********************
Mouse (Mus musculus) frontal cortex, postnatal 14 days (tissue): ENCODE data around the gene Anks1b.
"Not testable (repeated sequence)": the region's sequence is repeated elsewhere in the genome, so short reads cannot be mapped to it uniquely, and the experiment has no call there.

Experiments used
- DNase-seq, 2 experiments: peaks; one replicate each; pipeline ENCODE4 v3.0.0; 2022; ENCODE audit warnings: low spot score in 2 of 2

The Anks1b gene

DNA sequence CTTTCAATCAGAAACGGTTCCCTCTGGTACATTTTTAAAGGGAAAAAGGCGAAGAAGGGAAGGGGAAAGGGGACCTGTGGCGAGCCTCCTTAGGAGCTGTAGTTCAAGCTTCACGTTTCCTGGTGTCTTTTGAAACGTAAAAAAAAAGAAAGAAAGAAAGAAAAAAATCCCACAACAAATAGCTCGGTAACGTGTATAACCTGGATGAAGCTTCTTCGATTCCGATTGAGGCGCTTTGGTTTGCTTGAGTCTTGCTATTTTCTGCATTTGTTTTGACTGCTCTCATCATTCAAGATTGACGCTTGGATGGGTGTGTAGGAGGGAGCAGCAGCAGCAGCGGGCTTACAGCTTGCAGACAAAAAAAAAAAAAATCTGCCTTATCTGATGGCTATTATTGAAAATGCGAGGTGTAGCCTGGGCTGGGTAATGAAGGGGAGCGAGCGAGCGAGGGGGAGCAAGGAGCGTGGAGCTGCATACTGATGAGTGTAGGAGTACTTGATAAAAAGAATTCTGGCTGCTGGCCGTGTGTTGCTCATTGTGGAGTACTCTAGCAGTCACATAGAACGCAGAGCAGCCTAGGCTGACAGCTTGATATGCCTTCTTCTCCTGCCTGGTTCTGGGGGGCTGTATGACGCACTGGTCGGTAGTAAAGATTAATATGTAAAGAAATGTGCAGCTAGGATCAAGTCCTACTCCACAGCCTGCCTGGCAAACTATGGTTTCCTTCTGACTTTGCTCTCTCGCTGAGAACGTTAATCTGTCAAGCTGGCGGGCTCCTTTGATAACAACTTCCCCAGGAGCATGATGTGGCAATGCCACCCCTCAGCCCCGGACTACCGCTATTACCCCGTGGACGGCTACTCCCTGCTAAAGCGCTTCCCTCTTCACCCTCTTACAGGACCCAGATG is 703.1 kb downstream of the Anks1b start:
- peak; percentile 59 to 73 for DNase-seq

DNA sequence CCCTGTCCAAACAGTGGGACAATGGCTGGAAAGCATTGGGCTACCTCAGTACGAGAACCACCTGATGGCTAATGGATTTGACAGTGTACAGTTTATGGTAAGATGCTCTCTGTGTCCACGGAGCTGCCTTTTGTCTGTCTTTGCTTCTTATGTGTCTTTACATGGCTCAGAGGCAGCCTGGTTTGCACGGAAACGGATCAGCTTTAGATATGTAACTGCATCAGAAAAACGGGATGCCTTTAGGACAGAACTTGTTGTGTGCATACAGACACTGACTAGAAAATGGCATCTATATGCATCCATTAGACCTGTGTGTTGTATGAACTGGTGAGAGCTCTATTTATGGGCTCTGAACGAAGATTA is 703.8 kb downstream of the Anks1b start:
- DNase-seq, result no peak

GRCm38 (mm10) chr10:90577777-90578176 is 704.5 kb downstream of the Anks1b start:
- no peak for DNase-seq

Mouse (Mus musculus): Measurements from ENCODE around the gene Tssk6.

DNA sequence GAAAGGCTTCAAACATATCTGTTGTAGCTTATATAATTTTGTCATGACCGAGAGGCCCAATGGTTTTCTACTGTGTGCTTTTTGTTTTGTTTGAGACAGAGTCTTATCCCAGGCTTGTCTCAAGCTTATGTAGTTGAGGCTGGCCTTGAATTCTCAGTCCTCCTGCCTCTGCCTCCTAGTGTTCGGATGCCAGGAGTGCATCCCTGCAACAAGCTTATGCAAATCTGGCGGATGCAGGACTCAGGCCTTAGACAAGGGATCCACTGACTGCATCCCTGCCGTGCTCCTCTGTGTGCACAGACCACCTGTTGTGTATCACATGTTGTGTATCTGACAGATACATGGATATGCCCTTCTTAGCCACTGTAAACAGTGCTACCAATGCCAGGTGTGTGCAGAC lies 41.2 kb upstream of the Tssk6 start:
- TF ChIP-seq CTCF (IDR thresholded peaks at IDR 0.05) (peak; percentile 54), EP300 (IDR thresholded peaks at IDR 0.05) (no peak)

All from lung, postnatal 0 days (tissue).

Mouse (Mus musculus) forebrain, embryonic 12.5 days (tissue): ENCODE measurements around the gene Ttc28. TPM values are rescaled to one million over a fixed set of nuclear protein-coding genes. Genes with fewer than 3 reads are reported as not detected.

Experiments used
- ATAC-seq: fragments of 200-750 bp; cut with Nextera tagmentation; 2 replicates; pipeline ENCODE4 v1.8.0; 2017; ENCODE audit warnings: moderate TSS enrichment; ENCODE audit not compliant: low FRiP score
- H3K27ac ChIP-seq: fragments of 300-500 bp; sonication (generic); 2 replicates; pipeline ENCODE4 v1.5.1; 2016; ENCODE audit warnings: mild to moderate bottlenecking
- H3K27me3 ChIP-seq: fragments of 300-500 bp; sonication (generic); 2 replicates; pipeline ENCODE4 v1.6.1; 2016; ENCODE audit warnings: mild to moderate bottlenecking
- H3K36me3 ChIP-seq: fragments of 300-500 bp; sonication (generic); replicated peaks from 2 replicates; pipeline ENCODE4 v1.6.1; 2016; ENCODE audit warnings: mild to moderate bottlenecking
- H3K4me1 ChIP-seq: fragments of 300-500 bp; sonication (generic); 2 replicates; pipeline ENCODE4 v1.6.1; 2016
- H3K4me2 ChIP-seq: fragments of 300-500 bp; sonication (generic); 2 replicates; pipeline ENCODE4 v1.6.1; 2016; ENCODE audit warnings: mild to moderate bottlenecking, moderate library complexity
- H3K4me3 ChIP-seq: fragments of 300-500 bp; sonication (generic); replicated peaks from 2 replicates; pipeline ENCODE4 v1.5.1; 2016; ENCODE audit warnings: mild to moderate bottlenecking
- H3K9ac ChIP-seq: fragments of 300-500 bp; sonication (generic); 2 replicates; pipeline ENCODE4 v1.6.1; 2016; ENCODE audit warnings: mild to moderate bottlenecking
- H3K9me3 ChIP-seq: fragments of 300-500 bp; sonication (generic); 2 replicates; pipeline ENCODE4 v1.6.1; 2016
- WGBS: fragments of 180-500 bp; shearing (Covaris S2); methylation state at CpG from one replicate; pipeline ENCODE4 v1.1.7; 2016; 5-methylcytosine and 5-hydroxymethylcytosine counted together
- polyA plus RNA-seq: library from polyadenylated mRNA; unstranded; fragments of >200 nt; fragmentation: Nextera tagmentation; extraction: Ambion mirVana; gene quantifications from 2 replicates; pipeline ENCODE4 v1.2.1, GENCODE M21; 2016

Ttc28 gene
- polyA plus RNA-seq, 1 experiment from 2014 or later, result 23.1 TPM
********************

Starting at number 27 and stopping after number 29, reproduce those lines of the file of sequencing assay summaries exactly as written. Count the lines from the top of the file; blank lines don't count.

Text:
- WGBS: fragments of 180-500 bp; shearing (Covaris S2); methylation state at CpG from one replicate; pipeline ENCODE4 v1.1.7; 2016; 5-methylcytosine and 5-hydroxymethylcytosine counted together
- polyA plus RNA-seq: library from polyadenylated mRNA; unstranded; fragments of >200 nt; fragmentation: Nextera tagmentation; extraction: Ambion mirVana; gene quantifications from 2 replicates; pipeline ENCODE4 v1.2.1, GENCODE M21; 2016

Ttc28 gene